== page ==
Thoughts on the October 2nd One Nation Working Together Rally
For quite some time, activists in the labor movement have been urging the AFL-CIO leadership to organize a Solidarity Day III rally as a way of fighting back against the attacks on working people and to counter the mobilizations of the right-wing. My own labor council, the Troy Area Labor Council, sent such a request to the national AFL-CIO leadership, urging them to call a national demonstration around the demands of Jobs, Peace and Healthcare. Our resolution was picked up by other labor councils from around the country, and a number of such resolutions were adopted by various labor bodies.
So we were thrilled when we heard that 1199 SEIU and the NAACP were organizing such a rally and that the AFL-CIO was joining the effort. We were sure that this combination between the unions and the largest civil rights organization in the country would attract hundreds of thousands to Washington, maybe more than a million. The reality of this event, unfortunately, fell far short of what it could have been, both in numbers and in political content.
Although it is always great when unions and civil rights organizations call people out to the streets to demonstrate, I found the rally disappointing. In working to build the demonstration, I found that the AFL-CIO seemed to be supporting it only half heartedly. I heard comments to the effect that the day could have been better spent going door-to-door for the candidates.
The politics were also not clear. There was resistance to including peace in the call, and there was a clear absence of any demands on the government. The One Nation Working Together web site had the generic slogans of “good jobs, equal justice, and quality public education.” Of course, we are all for these things but just cheerleading while making no specific demands around which to mobilize people will get us nowhere.
The turnout--somewhere between 100,000 – 150,000—also was disappointing. The organizers claimed that 170,000 people came. Commentators, like the Associated Press, said there were fewer people than those who’d shown up at the Glen Beck rally in August. Glen Beck had the audacity to hold a rally on the same day and at the very spot where Martin Luther King gave his “I have a dream” speech. Glen Beck rallied in opposition to everything that Martin Luther King fought for. King was a champion for civil rights, labor rights, and peace; Beck represents hatred, prejudice, and war. But the labor movement and the left were unable to effectively oppose him, which shows how very weak both are.
Labor is under attack: union membership has dropped to less than 14% in the US; for the private sector, it is below 8%. The so-called economic crisis has allowed the government to attack the public employee unions that were always considered secure. So teachers as well as municipal, state, and federal workers are all under attack. There are layoffs, furloughs, and changes to retirement and healthcare benefits being demanded as private contractors are taking union jobs. This is happening under Republicans as well as Democrats, such as the state government of New York, where I live. It is only through mobilization of the working people that we will be able to stave off these attacks. The October 2nd rally did nothing to point us in this direction.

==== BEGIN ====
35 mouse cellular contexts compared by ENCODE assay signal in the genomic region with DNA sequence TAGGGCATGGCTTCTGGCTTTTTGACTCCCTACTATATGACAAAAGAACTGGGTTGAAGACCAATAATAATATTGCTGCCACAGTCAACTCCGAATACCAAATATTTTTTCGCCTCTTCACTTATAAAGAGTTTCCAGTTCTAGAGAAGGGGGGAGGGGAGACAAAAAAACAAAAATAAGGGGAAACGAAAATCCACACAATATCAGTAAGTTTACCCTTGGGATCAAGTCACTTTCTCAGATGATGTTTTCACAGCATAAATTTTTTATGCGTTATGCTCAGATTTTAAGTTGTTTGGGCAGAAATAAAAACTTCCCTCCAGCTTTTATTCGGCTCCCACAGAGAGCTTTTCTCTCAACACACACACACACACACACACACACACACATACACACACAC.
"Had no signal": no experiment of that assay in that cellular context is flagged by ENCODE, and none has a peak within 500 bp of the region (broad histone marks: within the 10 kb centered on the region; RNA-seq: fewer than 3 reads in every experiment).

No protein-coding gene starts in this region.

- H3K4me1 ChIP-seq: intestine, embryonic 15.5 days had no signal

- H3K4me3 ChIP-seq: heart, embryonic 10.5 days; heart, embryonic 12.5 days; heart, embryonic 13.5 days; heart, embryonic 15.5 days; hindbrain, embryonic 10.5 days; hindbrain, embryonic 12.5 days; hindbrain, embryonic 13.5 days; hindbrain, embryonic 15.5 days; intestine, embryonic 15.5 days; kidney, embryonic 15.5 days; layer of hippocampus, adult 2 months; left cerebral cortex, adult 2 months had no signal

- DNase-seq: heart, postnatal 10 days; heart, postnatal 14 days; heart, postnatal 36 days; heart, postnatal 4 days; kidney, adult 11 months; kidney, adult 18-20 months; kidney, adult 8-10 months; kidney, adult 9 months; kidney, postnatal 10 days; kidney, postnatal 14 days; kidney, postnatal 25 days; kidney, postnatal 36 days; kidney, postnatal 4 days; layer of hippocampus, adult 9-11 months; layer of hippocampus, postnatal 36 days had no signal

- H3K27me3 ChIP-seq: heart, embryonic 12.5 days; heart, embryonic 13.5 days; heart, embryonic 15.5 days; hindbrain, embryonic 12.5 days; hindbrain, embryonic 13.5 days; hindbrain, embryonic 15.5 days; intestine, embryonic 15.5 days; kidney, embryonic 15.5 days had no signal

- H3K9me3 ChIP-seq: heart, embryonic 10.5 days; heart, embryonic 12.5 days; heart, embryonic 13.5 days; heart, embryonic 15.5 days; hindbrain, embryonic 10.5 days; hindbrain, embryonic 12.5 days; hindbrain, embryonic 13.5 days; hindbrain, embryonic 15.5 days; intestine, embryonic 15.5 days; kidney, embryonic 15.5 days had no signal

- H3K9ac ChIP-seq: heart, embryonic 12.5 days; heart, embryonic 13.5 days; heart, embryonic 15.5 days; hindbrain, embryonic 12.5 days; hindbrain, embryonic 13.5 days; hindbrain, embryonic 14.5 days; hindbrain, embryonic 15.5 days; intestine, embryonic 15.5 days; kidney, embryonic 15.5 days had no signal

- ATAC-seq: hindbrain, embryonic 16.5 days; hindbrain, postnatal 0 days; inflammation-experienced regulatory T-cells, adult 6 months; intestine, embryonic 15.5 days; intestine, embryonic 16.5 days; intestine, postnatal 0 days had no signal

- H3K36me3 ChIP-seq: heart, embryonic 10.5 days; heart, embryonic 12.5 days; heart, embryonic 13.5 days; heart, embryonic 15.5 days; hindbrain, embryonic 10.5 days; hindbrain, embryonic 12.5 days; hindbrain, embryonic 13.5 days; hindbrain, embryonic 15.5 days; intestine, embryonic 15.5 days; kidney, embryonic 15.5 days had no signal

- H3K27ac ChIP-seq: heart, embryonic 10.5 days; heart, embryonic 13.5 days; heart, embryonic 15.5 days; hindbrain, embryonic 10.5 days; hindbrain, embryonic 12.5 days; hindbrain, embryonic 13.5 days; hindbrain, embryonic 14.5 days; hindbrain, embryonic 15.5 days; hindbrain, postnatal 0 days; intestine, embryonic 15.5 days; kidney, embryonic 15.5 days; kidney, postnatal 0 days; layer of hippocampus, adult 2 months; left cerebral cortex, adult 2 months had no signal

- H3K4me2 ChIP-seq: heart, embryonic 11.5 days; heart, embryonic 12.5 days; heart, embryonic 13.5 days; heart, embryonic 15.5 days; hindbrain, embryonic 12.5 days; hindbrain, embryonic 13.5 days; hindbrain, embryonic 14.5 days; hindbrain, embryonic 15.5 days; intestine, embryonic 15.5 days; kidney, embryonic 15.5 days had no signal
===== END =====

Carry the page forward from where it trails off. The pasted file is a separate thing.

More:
The national leadership of the labor movement can see only one way forward, which is through the vehicle of the Democratic Party. However, this is not how labor won earlier gains such as the right to organize and collective bargaining. It did so through mobilization, strikes, sit-downs, and even general strikes and organized defense against goon squads. All that we were told at the Oct. 2nd rally was to get out the vote for the Democrats. Yet, for the last two years the Democrats have controlled both houses of congress and the executive branch. Therefore, to make demands of the government means making demands on the Democrats, this could hurt their chances in November. So there were no demands, thereby sacrificing a great opportunity for us for the sake of the Democrats, who have done nothing on our behalf.
In New York State we have a $9 billion deficit while New York’s contribution for the wars for this fiscal year will be $15 billion. Yet not one Democrat, Republican, or major labor leader dares to point out this glaring contradiction.
Despite the rally’s shortcomings, the peace movement had an important presence. We organized peace rallies and than marched as a contingent to the main rally. This along with the distribution of signs and literature gave an antiwar presence at the rally. This is very important, because during this period of neo-liberal globalization, as jobs and investment go overseas our economy will require continued war to protect US corporate interests abroad. This is why it is essential to connect the issues of jobs and the wars.
Some hoped that the October 2nd mobilization would lead to an ongoing coalition between labor, peace activists, and the communities under attack. The only convergence that can come out of this rally is a convergence around electing more democrats, which will not further the fight for jobs or peace. Instead, we need to build movements that are independent of either party and our unions need to learn to rely on the strength of their own membership and allies.